Perhaps the greatest polo player ever, Adolfo Cambiaso is planning to compete on a pony that died nearly a decade ago—a clone of his beloved stallion Aiken Cura. With more than 25 replicas of champion horses now in existence, Haley Cohen explores how the science came to polo. ... Aiken Cura is one of a number of horses that Cambiaso has duplicated. Through their company, Crestview Genetics, Cambiaso and two wealthy polo enthusiasts—the founder, Texan Alan Meeker, and Argentinean tycoon Ernesto Gutiérrez—have created more than 25 clones of Cambiaso’s champion polo horses and around 45 clones in total. Some are already breeding, and a few others began to play in top tournaments last year. Since the company’s establishment, in 2009, the partners have cloned not only for themselves but also for other international polo players who are willing to shell out around $120,000 per horse. Crestview is one of only two commercial groups in the world replicating polo horses, and it is the more prolific. ... Cloning began long before the world started paying attention to it, in 1996, when Dolly the Sheep, the first mammal successfully cloned from an adult cell, clomped into the world. One hundred years before, in 1885, Hans Driesch created two identical sea urchins by jiggling a two-celled urchin embryo until the cells separated and grew into their own creatures. Through much more sophisticated processes, scientists have since cloned pigs, cows, dogs, cats, ferrets, goats, and horses. (It is estimated that there are now around 300 cloned horses in the world, although no one has really kept track.) Now, with Crestview’s efforts, polo—the ancient “game of kings”—has found itself on the frontiers of cloning technology. ... “I did the math and realized it would take me $100 million and 50 years to get the quality of horses I wanted through conventional breeding,” he says. “I decided I didn’t want to spend either.” Instead, he turned to cloning.
The verb to use in polite company is “cover.” The stud covers the mare. Or: About 11 months after she was covered, the mare gave birth to a healthy foal. ... The deed itself, here in the hills of Kentucky horse country, is governed by strict rules. Section V, paragraph D of The American Stud Book Principal Rules and Requirements is clear: “Any foal resulting from or produced by the processes of Artificial Insemination, Embryo Transfer or Transplant, Cloning or any other form of genetic manipulation not herein specified, shall not be eligible for registration.” No shortcuts, no gimmicks. All thoroughbreds must be the product of live, all-natural, horse-on-horse action. ... two weeks after American Pharoah retired, his 2016 stud fee was set at $200,000, the highest ever for an unproven, first-year stallion. Only one other active stud—a tested, 15-year-old veteran named Tapit—commands that much per successful cover. Tapit’s first-year fee was $15,000; his rate rose to its current $300,000 only after a decade of producing stakes-winning foals. ... Successful stallions are routinely matched with more than 100 mares in a five-month breeding season. Particularly energetic ones might cover as many as 200 a year. If American Pharoah produces several seasons of healthy and fast foals, standard pricing norms suggest that his stud fee will multiply exponentially. Very quickly, the $8.6 million he earned during his racing career would begin to look like small change.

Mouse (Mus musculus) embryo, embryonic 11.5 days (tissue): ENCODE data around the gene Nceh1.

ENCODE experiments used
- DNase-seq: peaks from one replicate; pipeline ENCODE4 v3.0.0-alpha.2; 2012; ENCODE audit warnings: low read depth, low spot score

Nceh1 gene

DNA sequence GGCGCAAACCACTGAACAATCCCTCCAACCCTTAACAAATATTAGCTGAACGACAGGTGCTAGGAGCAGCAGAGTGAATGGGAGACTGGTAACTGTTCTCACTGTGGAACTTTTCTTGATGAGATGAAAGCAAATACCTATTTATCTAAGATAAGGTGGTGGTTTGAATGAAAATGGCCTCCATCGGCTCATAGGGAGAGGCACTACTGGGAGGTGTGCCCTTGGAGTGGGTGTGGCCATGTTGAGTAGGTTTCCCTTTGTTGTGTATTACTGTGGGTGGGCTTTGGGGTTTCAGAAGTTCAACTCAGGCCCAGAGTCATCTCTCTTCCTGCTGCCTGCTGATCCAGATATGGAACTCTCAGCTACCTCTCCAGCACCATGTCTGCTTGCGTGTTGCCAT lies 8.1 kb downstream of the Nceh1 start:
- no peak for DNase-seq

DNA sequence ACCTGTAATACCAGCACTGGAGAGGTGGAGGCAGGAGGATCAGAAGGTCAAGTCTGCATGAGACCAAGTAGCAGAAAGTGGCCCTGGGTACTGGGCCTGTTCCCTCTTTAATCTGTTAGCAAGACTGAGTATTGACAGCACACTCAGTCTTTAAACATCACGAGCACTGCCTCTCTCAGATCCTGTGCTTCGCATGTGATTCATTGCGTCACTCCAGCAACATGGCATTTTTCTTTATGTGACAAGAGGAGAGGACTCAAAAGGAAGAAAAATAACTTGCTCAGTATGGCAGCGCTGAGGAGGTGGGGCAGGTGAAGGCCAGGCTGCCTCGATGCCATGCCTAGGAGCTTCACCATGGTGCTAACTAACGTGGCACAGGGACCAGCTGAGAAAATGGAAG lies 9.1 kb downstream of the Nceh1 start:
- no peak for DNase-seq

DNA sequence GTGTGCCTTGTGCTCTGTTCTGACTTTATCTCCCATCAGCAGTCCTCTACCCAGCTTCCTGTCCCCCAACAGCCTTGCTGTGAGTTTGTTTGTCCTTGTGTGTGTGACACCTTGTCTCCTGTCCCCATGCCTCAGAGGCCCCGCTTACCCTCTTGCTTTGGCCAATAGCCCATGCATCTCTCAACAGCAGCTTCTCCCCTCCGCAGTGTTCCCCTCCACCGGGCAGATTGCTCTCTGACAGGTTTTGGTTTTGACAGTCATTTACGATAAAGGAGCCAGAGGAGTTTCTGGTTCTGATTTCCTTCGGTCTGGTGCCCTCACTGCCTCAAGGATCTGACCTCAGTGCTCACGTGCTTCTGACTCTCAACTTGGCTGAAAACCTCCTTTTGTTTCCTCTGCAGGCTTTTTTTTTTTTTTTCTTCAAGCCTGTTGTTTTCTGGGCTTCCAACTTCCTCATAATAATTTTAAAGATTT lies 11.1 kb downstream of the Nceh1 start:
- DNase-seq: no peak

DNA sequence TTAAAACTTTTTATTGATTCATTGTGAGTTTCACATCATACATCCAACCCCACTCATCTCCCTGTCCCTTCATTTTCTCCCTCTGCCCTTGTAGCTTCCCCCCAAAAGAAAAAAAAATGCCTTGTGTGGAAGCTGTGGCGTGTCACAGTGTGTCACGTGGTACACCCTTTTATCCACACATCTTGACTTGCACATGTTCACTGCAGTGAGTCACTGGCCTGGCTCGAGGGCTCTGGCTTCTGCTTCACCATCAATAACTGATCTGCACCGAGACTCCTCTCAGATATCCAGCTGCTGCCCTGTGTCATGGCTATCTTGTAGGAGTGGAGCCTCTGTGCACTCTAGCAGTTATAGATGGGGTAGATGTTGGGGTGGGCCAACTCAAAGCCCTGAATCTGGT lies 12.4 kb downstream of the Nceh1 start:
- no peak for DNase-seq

If you were able to observe this creature in person, which is hard to do, given that they live in only a few places on earth, you would find it in a family network—a harem—with a dominant stallion watching over mares and their offspring, in groups of 5 to 15. For this to happen, you would have to be in Mongolia, Kazakhstan, China or Russia, the only places the horse lives anymore in the wild. ... You don’t ride the takhi, or stable it, or—pony-like as the horse appears—saddle it up and perch children on it at birthday parties. The horse is too wild for that. While it has been captured and occasionally confined to zoos, it has never been tamed—it is the only truly wild horse in existence. Other horses that are thought of as wild are in fact feral. ... There are roughly 2,000 takhi in the world right now, and the largest number of them live at Hustai National Park, within 60 miles of Mongolia’s capital, Ulaanbaatar.